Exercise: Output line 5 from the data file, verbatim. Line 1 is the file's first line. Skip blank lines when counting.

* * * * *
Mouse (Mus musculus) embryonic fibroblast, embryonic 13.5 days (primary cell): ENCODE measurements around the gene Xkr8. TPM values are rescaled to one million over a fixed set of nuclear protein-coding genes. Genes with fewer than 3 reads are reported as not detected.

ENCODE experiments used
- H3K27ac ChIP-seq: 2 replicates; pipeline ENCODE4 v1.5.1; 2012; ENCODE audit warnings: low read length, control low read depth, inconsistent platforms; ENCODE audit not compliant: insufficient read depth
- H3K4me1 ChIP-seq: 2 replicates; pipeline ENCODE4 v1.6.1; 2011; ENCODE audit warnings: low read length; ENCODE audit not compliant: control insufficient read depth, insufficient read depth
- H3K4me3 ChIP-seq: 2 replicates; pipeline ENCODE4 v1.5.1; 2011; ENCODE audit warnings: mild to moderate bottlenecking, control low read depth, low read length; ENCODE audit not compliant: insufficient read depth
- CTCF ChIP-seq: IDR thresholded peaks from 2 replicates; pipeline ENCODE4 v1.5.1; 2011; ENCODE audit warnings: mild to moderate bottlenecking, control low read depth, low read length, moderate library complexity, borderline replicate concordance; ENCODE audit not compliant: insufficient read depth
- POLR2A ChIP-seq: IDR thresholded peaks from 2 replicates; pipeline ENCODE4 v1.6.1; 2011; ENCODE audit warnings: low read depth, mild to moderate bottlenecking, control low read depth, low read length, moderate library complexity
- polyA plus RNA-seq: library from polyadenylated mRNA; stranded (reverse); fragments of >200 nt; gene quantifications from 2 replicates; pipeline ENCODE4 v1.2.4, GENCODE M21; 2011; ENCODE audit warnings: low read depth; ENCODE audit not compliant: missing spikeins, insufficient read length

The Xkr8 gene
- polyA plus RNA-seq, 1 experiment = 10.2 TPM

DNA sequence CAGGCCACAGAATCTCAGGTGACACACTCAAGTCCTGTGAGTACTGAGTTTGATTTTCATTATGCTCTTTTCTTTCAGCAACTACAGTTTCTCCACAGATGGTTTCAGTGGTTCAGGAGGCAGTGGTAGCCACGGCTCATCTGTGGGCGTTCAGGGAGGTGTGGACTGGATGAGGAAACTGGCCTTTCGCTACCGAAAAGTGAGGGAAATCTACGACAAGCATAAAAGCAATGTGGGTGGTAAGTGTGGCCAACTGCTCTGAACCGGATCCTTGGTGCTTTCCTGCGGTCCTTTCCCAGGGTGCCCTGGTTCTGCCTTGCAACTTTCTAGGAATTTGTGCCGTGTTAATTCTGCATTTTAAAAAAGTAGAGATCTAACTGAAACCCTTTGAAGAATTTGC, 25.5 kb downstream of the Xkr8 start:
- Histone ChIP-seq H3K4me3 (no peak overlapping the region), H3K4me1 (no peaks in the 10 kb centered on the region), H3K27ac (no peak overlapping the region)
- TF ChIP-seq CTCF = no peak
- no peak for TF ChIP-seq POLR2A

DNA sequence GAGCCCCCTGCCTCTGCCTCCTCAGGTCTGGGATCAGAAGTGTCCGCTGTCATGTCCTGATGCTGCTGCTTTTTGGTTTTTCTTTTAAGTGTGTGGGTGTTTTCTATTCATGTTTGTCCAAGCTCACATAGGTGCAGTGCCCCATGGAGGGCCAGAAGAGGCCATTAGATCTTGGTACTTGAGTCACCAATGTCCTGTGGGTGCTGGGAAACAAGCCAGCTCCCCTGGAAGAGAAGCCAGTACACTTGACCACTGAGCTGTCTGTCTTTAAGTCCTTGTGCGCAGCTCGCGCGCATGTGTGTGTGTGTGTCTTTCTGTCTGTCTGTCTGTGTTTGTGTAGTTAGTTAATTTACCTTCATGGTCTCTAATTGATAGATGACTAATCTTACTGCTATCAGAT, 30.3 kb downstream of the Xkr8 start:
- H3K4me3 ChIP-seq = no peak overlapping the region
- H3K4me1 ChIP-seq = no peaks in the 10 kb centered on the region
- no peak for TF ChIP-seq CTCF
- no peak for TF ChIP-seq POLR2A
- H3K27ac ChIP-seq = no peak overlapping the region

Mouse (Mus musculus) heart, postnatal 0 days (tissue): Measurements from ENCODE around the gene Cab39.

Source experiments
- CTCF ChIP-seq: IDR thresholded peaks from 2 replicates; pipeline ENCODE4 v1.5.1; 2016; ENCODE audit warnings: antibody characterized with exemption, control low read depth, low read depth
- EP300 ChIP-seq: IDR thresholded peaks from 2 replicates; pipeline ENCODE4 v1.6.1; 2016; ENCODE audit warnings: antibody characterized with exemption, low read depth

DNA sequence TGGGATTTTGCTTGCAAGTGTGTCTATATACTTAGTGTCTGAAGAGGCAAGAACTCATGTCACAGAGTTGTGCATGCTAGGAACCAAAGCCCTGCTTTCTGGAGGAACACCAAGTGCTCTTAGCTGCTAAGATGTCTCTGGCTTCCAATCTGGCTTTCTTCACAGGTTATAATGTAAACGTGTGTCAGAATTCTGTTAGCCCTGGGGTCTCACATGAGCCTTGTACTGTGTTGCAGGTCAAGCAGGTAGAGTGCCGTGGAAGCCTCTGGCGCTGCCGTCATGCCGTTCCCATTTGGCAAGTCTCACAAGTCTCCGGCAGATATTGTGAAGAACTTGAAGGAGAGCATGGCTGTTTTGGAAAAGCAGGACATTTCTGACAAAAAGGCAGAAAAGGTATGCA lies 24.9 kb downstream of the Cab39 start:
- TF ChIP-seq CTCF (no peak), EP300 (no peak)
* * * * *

- H3K4me3 ChIP-seq: 2 replicates; pipeline ENCODE4 v1.5.1; 2011; ENCODE audit warnings: mild to moderate bottlenecking, control low read depth, low read length; ENCODE audit not compliant: insufficient read depth